Harold Pinter’s plays were famous for their silences; his screenplay for Joseph Losey’s 1967 drama about sexual rivalry and corruption between university dons is untypically wordy, but still finds time to be cryptic. “All aristocrats deserve to be…’ says Dirk Bogarde as Stephen, an Oxford tutor. ‘What?’ says his student, William (Michael York) as they down some port in the afternoon. ‘…killed.’ says his master. ‘Of course, because they all want to die.’ comes the young man’s reply. Do aristocrats all want to die? That’s quite a jump, and yet there’s a self-destructiveness on show here amongst the elite class, their unstable mores captured in a screenplay that positively drips with malice and venom.
Stephen is a successful tutor, with a wife and kids, but he feels that he could do better; endless meeting with ‘the television people’ fail to create the big break he seeks. His colleague Charley (Stanley Baker) seems to have more success; extra-marital affairs seem to be as common as coursework. But when his student William takes up with a young Austrian princess Anna (Jaqueline Sassard), both older men seek her company, with tragic and deadly results.
Accident is framed by an unseen car accident, with the bloody aftermath shown in detail, a flailing foot crushing a dying man’s face. The film flashes back to the fractured relationships that led to the fatal accident, and then unexpectedly moves forward in time to show how death affects the group. This is a soap-opera, perhaps, but observed with a razor sharp wit; a scene of intellectual jibes is merciless cut short by a quick edit, and while these are witty, intelligent people, it’s clear that both Pinter and Losey see them as rotten to the core. An eye-opener for the MeToo generation, Accident mercilessly observes the awful behaviour of arrogant men who think that their status gives them free reign to behave as they want; it would be foolish to think that such men no longer exist, but rather that film-makers are now afraid to capture their excesses and preserve them in aspic.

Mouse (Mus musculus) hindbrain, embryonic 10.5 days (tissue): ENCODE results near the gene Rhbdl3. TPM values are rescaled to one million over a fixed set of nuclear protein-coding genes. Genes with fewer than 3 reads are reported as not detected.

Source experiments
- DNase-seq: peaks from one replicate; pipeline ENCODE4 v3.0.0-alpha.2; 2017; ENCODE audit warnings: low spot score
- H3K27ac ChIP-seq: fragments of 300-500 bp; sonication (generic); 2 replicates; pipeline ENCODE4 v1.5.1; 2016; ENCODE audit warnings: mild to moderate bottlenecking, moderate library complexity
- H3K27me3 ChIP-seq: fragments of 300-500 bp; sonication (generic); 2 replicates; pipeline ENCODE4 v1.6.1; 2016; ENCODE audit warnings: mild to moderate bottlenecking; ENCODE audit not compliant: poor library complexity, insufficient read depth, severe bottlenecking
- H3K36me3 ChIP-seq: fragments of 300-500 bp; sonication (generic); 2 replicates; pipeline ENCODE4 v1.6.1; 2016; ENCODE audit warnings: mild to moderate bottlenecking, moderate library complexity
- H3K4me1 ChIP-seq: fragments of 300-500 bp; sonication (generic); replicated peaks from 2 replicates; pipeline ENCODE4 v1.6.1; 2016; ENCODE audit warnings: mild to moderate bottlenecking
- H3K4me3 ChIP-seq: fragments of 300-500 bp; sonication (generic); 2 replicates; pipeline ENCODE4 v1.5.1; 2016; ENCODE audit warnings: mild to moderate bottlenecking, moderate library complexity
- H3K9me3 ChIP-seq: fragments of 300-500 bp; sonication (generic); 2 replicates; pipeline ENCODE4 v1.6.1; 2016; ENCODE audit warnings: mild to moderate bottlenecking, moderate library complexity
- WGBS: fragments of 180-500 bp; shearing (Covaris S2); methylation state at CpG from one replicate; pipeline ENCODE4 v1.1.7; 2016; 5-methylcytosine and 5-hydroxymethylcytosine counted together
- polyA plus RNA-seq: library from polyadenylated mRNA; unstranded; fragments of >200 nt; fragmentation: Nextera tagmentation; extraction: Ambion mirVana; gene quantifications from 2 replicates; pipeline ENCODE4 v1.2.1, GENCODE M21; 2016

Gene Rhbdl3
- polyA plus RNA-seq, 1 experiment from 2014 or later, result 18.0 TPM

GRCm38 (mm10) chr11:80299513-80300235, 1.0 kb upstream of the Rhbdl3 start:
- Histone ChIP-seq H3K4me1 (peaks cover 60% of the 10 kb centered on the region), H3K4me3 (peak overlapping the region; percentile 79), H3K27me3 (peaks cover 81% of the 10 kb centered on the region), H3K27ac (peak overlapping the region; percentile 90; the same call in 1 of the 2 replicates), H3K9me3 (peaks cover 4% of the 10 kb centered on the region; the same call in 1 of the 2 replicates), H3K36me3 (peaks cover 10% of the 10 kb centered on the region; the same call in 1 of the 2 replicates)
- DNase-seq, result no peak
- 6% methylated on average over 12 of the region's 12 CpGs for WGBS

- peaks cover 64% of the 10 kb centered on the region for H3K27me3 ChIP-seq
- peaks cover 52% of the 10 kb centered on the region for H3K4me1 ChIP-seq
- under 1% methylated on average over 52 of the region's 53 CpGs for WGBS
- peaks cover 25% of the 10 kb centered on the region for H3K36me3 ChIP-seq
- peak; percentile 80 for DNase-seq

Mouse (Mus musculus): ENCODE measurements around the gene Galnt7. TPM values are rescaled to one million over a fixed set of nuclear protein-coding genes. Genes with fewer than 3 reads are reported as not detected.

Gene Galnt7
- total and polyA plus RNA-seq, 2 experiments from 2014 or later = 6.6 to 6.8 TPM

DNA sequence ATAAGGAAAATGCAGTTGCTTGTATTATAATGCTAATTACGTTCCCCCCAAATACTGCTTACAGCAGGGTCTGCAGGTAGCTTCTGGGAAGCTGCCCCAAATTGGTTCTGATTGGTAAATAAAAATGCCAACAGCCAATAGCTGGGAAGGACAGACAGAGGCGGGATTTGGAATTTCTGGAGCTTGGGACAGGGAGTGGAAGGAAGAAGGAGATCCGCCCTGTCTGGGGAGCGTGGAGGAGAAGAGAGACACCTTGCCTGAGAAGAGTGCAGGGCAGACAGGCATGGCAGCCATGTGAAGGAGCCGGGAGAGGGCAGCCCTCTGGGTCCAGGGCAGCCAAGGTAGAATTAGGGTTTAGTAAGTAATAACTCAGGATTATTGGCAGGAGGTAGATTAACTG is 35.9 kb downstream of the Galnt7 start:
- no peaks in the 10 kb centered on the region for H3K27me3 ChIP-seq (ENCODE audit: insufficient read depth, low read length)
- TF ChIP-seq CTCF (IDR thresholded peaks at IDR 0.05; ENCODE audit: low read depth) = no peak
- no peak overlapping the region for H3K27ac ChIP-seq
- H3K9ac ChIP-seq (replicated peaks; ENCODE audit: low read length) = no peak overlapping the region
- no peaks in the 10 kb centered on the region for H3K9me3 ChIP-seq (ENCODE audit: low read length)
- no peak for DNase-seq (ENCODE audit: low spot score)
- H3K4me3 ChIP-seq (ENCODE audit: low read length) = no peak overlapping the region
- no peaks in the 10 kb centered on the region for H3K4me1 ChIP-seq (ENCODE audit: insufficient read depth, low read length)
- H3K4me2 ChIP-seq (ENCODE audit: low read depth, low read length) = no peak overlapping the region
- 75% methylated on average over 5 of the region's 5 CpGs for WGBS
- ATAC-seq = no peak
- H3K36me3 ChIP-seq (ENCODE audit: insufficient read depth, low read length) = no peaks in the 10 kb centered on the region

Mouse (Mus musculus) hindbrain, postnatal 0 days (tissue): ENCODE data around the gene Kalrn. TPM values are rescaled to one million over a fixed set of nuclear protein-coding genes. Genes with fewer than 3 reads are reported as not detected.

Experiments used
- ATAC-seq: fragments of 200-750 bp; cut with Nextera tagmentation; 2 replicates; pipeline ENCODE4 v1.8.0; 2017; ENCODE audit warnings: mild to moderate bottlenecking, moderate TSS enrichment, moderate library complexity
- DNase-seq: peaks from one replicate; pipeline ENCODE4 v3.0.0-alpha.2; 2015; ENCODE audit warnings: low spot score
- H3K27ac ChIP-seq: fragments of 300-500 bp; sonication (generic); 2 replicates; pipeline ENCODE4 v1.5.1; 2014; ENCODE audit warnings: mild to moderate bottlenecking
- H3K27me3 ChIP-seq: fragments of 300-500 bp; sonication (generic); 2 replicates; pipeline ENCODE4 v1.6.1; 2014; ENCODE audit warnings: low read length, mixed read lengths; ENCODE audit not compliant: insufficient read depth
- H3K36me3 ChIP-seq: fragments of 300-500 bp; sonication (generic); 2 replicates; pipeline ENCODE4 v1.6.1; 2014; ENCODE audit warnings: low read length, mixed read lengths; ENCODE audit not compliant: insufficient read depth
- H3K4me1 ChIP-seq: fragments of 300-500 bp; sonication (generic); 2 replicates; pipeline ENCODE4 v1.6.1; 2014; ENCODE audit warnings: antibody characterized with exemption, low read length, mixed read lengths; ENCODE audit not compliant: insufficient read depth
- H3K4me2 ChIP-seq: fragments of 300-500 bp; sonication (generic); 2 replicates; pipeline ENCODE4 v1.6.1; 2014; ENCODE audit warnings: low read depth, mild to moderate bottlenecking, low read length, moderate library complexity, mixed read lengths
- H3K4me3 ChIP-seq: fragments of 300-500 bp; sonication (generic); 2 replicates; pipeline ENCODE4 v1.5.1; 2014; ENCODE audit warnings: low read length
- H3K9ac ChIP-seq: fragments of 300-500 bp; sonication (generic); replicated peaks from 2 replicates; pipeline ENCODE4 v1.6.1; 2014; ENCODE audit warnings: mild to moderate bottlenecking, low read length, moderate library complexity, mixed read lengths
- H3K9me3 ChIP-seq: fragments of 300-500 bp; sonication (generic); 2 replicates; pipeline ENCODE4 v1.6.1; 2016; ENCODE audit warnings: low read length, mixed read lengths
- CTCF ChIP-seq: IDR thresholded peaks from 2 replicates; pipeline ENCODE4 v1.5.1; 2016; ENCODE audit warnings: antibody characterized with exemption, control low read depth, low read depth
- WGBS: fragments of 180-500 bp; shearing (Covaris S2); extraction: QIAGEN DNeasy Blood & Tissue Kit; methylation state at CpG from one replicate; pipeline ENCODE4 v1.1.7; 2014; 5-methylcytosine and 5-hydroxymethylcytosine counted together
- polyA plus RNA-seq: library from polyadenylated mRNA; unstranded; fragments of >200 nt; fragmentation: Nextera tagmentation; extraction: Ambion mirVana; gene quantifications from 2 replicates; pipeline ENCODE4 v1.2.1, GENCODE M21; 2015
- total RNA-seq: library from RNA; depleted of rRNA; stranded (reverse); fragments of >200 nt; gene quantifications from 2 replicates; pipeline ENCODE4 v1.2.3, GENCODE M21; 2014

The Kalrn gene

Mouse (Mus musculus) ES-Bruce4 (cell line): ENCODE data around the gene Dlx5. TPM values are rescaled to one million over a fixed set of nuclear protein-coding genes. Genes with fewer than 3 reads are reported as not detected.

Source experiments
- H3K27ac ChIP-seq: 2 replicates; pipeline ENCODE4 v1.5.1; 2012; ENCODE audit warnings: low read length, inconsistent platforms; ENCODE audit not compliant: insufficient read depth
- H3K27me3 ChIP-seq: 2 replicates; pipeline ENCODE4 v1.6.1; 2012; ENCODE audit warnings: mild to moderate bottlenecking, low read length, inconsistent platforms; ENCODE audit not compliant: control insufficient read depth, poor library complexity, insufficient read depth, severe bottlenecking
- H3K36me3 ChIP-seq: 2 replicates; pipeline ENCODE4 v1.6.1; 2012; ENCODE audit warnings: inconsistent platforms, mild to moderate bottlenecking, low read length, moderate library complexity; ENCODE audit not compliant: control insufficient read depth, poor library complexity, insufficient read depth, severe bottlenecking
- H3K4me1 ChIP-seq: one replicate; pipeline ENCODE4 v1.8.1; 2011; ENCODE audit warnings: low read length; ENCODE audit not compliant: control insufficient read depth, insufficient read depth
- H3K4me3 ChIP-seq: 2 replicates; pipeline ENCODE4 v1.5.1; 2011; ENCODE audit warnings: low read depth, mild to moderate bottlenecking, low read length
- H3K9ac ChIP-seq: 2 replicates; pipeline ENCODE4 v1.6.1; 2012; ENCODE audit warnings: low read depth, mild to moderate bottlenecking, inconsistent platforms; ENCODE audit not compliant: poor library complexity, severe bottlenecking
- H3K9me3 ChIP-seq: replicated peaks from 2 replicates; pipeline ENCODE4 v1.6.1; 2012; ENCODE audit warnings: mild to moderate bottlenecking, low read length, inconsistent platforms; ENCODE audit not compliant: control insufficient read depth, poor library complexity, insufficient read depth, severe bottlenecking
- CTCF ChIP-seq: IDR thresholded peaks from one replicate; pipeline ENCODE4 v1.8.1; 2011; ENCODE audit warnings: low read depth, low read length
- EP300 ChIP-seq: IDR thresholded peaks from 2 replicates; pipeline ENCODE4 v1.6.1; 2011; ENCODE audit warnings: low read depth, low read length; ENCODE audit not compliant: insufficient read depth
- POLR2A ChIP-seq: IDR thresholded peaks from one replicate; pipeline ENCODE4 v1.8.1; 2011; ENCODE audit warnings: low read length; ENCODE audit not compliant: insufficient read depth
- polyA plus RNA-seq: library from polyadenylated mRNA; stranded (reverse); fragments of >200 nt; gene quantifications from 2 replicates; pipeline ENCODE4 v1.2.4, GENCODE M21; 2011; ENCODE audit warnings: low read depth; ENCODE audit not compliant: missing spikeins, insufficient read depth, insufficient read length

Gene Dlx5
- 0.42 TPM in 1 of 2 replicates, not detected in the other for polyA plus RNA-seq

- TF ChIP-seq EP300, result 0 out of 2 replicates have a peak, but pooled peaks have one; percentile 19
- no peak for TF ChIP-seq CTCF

Accident wasn’t a hit at the time, too cold, clever and callous for audiences to get behind; but Pinter’s script is one of his best, pinning down the social implications of the mystery rather than descending into self-parody. The playwright also appears, as do Freddie Jones, Daphne Seyrig, Alexander Knox and Nicholas Mosley, who wrote the book that this film was based on. Accident’s dreaming spires, gravel drives and ancient cars may seem quaint, but there’s no nostalgia or sentiment here. This posh package is classy, but does not celebrate class; it’s less of a kitchen sink drama than an Aga saga. Accident taps into a vein of hidden misogyny with intrepid verve; a sign glimpsed in the background of a restaurant scene reads ‘Have your meals here and treat your wife as a pet!.’ An image of some carefully-prepared party foods, with a cigarette stubbed out in the centre of the plate, reveals the ugly seam of vulgarity that runs through these outwardly respectable lives.
Thanks to Studio Canal for access to this title.